Lastly, insider trading is a key indicator to buy stock whenever the CEO drastically increases his or her stake in the company.
(7) In June this year, Walgreens (WBA) CEO, Stefano Pessina, bought 1.7 million shares valued at $109 million, increasing his stake to 15%.
You also employ a tail risk strategy. Can you give us some insight into this strategy and why you’ve decided to implement it?
The idea behind hedging through options is to protect the tail-risk of the market, a practice that is also known as tail-hedging and was mainly developed by value investor Mark Spitznagel.
Throughout history, most drops in equity indices above 20% have been recorded when the economy enters into a recession. Our most recent evidence of this is the dot-com bubble in 2000 and the financial crisis in 2008. To avoid or diminish the drop, we buy out-of-the-money put options on market indices to protect our fund from market downturns greater than 20-25% whenever there is a significantly high chance of this occurring by closely monitoring Conference Board indicators (Leading, Coincident and Lagging indicators) for US and Europe.
We classify the business cycle in four phases based on the rate of change of the US Conference Leading Indicator, on a year-on-year basis and year-on-year three month moving average. We believe the business cycle in the US is now in the expansion phase where (along with the recovery phase) is where we see higher returns for equities. We expect that towards the end of 2018, the business cycle in the US could move into the deceleration phase where stock returns will still be positive but not as high as the previous cycles.
Global Quality Edge: Stock Idea One
Your first stock pick is Israeli company Ituran Location (ITRN). How did you first discover this business?
I discovered Ituran in a forum on American listings which I never miss; they are always a great place to learn about lesser known companies. Ituran was one of them and despite going public in Tel Aviv in 1998, it wasn’t until 2005 that this Israelibased company began trading on the Nasdaq.
Even though it has several years of history behind it, it is largely unknown to American investors. Less than five analysts cover the stock; they’re all local and the company itself never attends investor conferences.
What does the company do and what is its market size or potential for growth?
Ituran is a leading provider of location-based services, consisting primarily of stolen vehicle recovery (SVR-most important), fleet management services and tracking services. Ituran principally operates in Israel, Brazil and Argentina, has more than 1 million subscriptions.
The SVR business consists of locating, tracking and recovering stolen vehicles through a subscription fee service.
Ituran installs the AVL tracking unit in the car and has a network of transmission and reception stations for monitoring and a 24-hour control and customer service centre on standby. In the majority of countries in which it operates, the Ituran security staff is in direct communication and coordination with local police. Most of the company’s customers are individuals, insurance companies and agents, OEMs (original equipment manufacturers) and industrial fleet management companies. Another line of business within Ituran is their Wireless Communication which encompasses all the AVL technology products, making up 25% of total sales.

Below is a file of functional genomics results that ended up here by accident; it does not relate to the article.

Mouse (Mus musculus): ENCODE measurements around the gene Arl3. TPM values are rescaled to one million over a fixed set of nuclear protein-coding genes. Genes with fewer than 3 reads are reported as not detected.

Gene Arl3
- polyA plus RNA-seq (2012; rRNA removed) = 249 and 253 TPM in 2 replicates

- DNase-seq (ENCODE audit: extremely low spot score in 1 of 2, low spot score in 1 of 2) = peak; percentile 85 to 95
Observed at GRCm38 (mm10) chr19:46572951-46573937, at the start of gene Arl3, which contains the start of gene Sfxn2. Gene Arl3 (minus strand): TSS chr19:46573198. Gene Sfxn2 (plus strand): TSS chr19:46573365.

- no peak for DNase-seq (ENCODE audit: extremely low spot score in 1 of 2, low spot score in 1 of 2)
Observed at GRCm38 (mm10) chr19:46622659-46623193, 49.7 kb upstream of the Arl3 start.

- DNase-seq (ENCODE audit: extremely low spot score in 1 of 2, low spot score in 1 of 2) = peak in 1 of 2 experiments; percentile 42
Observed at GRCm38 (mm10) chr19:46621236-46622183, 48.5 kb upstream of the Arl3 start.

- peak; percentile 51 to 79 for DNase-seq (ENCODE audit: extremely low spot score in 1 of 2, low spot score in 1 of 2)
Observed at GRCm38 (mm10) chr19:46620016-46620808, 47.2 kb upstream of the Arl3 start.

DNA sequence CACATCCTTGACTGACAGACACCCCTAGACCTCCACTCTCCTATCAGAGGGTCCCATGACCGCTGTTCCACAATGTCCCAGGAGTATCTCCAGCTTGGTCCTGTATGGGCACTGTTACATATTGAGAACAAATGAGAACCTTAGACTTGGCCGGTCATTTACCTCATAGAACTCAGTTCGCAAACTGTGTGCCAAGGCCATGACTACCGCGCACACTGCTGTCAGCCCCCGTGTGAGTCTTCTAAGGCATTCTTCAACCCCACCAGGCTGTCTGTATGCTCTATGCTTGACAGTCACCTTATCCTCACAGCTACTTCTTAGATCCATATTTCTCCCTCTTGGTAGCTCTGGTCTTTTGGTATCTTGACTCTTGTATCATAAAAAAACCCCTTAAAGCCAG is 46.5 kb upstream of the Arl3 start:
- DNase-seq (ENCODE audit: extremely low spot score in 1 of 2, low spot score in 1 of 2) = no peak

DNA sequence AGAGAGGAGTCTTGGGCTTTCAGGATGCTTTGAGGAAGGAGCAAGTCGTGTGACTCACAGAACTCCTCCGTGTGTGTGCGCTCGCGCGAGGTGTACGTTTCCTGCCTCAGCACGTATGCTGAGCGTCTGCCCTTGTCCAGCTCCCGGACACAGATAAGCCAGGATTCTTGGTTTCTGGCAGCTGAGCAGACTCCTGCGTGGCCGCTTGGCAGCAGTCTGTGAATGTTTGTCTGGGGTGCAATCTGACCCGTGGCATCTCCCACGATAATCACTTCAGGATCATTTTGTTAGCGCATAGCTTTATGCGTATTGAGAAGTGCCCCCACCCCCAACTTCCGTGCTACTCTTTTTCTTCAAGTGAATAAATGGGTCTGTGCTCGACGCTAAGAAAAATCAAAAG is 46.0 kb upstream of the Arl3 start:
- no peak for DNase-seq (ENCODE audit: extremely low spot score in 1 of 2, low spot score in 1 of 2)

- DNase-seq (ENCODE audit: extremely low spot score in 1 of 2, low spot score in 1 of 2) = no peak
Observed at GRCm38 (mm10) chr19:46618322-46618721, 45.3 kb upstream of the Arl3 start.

Demand for SVR products is strongly linked to crime and motor vehicle theft rates within a country. Brazil ranks at the very top in both categories. According to recent figures from Interpol, 557,000 vehicles were stolen in Brazil in 2017, of these case, 70% involved violence. The number of stolen vehicles secured by insurance companies is growing at a double-digit rate. Regardless of how you calculate it, this South American country is perhaps one of the worst places to own a car and the best for Ituran to do business. If the income per capita continues to increase among middle classes, demand for vehicles will rise, theft rates will also grow and demand for Ituran’s services is almost guaranteed. We forecast a market share in Brazil of about 25% (precise figures are hard to come by) and believe it will continue growing in what we see as a fragmented market with tiny players and potential for future inorganic growth for Ituran.
What makes Ituran an “extraordinary” business in your view?
There are two reasons. Firstly, a competitive advantage in the form of a ‘network effect’ and the second one being its size or scale. In a rapidly growing market, like Brazil, its high market share allows it to have a higher degree of control on market trends.
A network effect exists when the value of a service is increased by the number of users who; in turn, attract more users, creating a virtuous cycle that displaces smaller networks giving way to more dominant ones. Over time, the increase in the user-base makes the marginal cost of adding one subscriber decrease and contributes to the overall sustainability of the network business model. In Ituran’s case, their recurring sales (>80%) from their SVR line of business is one of their most exciting features. Their consistency in successfully increasing the number of subscribers year-on-year since going public 1998 is exemplary, leading them to surpass the one million subscriber milestone by the close of 2017. Most of the users are located in Israel and Brazil and pay an average $200 subscription fee.
One of the reasons why Ituran is unknown in the US market is because their total revenue figure is impacted by foreign exchange rates when converting sales from their local markets in Brazil and Israel to US Dollars. During 2015 and 2012, the Israeli Sequel and the Brazilian Real depreciated considerably against the US Dollar, giving the appearance of a drop in sales of 3 and 6%, despite the double-digit growth in the user base.